Such concern is misplaced because the court made it clear that the start of a government meeting is not an open forum for free speech. Rather, the speech taking place is considered government speech – and when the government speaks it must do so in a nonsectarian way.
The commissioners must realize that the opening of a public meeting is not a place for them to freely express their particular sectarian religious views but instead a forum that must be welcoming and respectful of all citizens.
Roy Speckhardt, Washington
The writer is executive director of the American Humanist Association.
The Baltimore Sun
April 1, 2014
Carroll County commissioners miss the point, not just the intent, of the First Amendment’s protection of religious liberty (“Judge bars Carroll commissioners from invoking Jesus,” March 26).
There is a direct instruction from the central figure of the Christian faith, Jesus, that applies to such situation:
“Whenever you pray, do not be like the hypocrites, because they love to pray while standing in synagogues and on street corners so that people can see them. Truly I say to you, they have their reward. But whenever you pray, go into your room, close the door, and pray to your Father in secret. And your Father, who sees in secret, will reward you.”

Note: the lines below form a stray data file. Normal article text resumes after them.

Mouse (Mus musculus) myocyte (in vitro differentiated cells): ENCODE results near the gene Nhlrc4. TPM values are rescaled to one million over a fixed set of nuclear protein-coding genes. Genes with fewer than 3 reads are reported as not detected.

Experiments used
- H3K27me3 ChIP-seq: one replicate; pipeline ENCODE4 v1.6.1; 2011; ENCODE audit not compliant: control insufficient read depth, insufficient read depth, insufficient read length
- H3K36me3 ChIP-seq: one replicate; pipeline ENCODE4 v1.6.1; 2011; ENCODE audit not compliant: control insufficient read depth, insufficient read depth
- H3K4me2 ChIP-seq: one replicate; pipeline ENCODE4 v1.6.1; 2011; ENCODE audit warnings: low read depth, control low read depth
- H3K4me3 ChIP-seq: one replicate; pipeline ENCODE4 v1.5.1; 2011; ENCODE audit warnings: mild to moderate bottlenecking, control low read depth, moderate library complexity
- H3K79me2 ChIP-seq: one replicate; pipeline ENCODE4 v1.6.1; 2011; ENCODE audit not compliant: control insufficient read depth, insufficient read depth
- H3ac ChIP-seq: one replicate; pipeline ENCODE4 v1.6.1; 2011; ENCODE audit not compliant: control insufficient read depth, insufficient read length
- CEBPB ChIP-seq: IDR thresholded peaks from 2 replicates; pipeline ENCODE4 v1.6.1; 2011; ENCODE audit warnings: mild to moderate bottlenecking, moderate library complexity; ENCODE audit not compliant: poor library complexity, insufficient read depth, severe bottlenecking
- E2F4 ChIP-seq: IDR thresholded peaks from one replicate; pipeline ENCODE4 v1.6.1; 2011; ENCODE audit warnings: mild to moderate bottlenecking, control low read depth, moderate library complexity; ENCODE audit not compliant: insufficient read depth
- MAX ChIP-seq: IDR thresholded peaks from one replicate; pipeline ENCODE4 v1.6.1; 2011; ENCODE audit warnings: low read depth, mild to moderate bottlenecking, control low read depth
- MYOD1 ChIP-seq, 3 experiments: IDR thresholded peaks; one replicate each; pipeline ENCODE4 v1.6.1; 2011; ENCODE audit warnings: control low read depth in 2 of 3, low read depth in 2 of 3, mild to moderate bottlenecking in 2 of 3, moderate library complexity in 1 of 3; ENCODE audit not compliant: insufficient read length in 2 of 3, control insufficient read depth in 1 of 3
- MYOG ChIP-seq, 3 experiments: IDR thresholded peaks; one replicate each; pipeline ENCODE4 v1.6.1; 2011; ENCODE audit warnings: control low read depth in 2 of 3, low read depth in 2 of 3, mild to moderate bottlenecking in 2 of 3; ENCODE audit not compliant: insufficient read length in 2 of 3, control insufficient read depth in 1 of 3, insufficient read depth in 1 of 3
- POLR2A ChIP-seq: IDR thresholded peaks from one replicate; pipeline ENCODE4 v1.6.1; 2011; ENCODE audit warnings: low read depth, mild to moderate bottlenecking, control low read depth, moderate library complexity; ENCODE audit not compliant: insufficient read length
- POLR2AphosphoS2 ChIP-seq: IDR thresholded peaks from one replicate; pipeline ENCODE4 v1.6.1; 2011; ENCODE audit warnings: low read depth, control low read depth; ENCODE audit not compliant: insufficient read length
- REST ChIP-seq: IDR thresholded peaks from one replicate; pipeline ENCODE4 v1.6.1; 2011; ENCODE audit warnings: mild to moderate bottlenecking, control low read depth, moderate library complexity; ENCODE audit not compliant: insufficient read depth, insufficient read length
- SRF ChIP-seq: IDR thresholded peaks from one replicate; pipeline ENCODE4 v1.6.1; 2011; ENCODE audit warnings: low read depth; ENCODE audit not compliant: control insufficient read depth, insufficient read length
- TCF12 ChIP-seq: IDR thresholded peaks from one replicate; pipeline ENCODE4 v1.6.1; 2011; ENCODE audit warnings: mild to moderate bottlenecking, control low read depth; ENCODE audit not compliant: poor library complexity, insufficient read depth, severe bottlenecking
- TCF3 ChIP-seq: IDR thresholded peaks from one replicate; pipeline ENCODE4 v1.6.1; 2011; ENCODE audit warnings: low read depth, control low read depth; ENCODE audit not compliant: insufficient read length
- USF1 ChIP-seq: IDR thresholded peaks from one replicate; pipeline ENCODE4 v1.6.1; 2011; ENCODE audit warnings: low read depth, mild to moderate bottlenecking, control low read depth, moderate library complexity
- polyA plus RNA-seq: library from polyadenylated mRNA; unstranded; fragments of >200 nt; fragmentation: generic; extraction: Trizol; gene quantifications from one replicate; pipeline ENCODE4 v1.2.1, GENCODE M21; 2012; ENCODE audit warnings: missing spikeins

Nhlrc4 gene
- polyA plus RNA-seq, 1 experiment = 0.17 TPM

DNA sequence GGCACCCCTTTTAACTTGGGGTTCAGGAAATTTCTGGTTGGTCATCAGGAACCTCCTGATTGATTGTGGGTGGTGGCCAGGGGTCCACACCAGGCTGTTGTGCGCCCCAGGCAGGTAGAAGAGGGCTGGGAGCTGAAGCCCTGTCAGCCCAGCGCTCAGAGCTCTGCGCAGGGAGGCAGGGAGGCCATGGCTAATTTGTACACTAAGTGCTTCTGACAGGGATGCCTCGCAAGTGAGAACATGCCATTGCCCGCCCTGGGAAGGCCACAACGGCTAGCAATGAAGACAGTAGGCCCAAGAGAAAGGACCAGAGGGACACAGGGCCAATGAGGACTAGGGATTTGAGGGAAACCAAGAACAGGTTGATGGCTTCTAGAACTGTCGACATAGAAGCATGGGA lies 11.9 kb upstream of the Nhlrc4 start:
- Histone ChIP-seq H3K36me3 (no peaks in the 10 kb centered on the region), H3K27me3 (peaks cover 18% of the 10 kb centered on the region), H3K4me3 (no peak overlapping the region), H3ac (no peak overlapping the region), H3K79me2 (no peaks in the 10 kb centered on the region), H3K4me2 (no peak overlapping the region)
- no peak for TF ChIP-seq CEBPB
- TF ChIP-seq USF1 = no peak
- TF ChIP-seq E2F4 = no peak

In former, more genteel times, we kept our religion private. Folks considered overtly religious expression to be unnecessary. We understood prayer to be personal, and singling out religious beliefs at any public event un-American.
Congratulations to Judge William D. Quarles Jr., plaintiff Bruce A. Hake and the American Humanist Association for their collective courage and wisdom in standing up to the trend toward relaxing First Amendment standards in American public life.
Mickey Mullany Goldberg
Redlands Daily Facts
March 26, 2014
By Jane Roberts
Currently, in the United States we are witnessing a time when agnostics and atheists are speaking out.
On Mother’s Day, May 13, 2012, there was a paid obituary in the Facts for Mary Russo McCormick. She had written it herself, confessed to being an atheist, and said she had enjoyed her interesting life “which is all anybody can hope for.”